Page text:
BEIRUT Syrias 4-day-old cease-fire appeared to be quickly eroding Sunday, with regime forces firing dozens of tank shells and mortar rounds at neighborhoods in the opposition stronghold of Homs, hours before the arrival of a first team of U.N. truce monitors.
Even though the overall level of violence has dropped, escalating regime attacks over the weekend raised new doubts about President Bashar Assads commitment to a plan by special envoy Kofi Annan to end 13 months of violence and launch talks about Syrias political future.
Assad accepted the truce deal at the prodding of his main ally, Russia, but his compliance has been limited. He has halted shelling of rebel-held neighborhoods, with the exception of Homs, but ignored calls to pull troops out of urban centers, apparently for fear of losing control over a country his family has ruled for four decades. Rebel fighters have also kept up attacks, including shooting ambushes.
The international community hopes U.N. observers will be able to stabilize the cease-fire, which formally took effect Thursday. A six-member advance team of U.N. observers headed to Damascus on Sunday, a day after an unanimous U.N. Security Council approved such a mission. A larger team of 250 observers requires more negotiations between the U.N. and the Syrian government next week.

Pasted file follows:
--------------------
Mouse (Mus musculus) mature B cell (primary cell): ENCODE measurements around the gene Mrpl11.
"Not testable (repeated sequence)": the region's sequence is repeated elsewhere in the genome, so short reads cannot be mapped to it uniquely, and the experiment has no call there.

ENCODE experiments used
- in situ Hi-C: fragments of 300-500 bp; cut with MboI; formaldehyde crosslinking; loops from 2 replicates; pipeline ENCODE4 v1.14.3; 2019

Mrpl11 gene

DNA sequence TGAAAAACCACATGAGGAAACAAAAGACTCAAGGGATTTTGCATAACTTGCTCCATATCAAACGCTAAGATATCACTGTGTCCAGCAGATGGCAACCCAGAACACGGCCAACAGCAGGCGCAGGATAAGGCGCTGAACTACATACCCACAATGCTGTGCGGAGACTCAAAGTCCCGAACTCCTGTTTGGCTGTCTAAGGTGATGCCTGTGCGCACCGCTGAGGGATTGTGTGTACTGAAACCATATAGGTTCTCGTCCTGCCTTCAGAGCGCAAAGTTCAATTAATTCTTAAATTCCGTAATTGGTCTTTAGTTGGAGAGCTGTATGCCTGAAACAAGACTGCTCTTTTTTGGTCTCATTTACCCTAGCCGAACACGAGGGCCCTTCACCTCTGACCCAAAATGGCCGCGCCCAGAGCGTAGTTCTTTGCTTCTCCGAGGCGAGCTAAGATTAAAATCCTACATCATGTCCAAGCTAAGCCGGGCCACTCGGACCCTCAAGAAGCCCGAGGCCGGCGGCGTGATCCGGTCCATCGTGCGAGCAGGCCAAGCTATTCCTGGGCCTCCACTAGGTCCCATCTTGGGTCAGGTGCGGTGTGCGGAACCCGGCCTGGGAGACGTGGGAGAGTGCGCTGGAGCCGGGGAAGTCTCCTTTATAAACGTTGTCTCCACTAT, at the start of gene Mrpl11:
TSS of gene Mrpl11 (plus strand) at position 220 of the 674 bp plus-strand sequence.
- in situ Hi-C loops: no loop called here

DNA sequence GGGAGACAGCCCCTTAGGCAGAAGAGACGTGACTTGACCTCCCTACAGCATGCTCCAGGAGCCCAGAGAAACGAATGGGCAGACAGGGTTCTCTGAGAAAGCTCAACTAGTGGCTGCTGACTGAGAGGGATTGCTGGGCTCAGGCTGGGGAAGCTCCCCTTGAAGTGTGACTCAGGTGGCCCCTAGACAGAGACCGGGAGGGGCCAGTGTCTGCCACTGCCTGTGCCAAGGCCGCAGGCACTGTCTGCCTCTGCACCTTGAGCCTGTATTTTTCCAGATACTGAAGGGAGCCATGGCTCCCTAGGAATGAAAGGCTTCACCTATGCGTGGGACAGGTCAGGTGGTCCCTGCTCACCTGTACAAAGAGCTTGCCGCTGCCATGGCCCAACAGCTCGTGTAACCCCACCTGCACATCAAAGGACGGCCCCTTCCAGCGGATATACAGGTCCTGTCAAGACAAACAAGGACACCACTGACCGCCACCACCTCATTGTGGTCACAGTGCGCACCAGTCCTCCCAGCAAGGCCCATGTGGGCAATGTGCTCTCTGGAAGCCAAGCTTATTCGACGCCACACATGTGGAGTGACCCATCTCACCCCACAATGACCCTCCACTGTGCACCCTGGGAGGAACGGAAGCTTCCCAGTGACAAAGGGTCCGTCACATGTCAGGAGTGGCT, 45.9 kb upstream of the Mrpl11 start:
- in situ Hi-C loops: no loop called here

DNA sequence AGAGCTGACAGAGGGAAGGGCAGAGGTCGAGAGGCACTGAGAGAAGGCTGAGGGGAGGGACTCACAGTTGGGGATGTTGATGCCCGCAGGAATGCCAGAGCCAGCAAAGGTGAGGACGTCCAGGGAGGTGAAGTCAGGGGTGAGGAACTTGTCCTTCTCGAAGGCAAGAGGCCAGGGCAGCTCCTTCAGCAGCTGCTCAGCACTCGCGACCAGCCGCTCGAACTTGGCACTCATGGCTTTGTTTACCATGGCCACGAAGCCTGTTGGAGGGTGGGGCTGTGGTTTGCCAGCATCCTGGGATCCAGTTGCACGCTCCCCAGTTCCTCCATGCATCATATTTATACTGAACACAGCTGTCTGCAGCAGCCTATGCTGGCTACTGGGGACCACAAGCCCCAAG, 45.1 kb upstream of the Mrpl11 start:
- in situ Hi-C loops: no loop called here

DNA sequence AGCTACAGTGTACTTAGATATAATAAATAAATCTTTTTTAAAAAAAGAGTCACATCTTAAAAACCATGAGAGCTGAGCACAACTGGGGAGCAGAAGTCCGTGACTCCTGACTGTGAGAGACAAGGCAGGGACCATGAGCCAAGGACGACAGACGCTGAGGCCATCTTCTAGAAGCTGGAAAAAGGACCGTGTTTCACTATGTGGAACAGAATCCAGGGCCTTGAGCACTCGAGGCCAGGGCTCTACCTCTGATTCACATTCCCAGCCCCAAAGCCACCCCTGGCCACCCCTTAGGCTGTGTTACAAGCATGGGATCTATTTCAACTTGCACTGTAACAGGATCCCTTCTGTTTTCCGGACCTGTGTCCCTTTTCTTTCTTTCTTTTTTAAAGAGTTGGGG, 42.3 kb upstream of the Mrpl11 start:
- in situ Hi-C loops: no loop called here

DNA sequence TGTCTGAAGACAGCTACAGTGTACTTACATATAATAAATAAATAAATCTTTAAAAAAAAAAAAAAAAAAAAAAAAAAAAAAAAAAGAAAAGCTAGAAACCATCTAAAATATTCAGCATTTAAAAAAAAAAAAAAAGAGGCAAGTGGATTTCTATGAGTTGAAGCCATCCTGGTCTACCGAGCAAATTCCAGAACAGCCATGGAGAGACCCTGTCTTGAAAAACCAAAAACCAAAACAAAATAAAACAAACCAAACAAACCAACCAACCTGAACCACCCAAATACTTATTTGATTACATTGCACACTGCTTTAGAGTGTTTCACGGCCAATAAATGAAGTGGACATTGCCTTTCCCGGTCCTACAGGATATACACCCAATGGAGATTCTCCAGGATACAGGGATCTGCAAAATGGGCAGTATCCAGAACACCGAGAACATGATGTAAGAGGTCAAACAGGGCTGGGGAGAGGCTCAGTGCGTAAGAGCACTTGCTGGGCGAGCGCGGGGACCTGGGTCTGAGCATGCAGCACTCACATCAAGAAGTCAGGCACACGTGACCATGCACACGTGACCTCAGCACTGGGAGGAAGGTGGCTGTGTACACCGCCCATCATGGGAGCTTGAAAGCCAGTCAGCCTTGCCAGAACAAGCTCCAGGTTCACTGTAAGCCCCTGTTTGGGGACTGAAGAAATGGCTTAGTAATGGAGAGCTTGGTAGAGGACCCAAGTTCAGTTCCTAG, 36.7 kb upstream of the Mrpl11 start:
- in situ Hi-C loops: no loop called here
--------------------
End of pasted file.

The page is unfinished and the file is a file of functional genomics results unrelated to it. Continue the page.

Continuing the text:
U.N. Secretary-General Bank Ki-moon expressed serious concern at the Syrian governments shelling of Homs and said the whole world is watching with skeptical eyes whether the cease-fire can be sustained.
It is important absolutely important that the Syrian government should take all the measures to keep this cessation of violence, he told reporters in Brussels after meeting Belgian Prime Minister Elio Di Rupo on Sunday. I urge again in the strongest possible terms that this cessation of violence must be kept.
Ban said he had in-depth discussions Saturday with Annan in Geneva and expressed hope that once the full monitoring team is on the ground there will be calm and stability and peace without any violence.
With Assad seen as a reluctant participant in Annans plan, the observers success will depend on how much access they can negotiate in Syria and how quickly the team can grow to a full contingent, analysts said.
The Security Council demanded freedom of movement for the U.N. team, but the regime could try to create obstacles; the failure of an Arab League observer mission earlier this year was blamed in part on regime restrictions imposed on the visitors.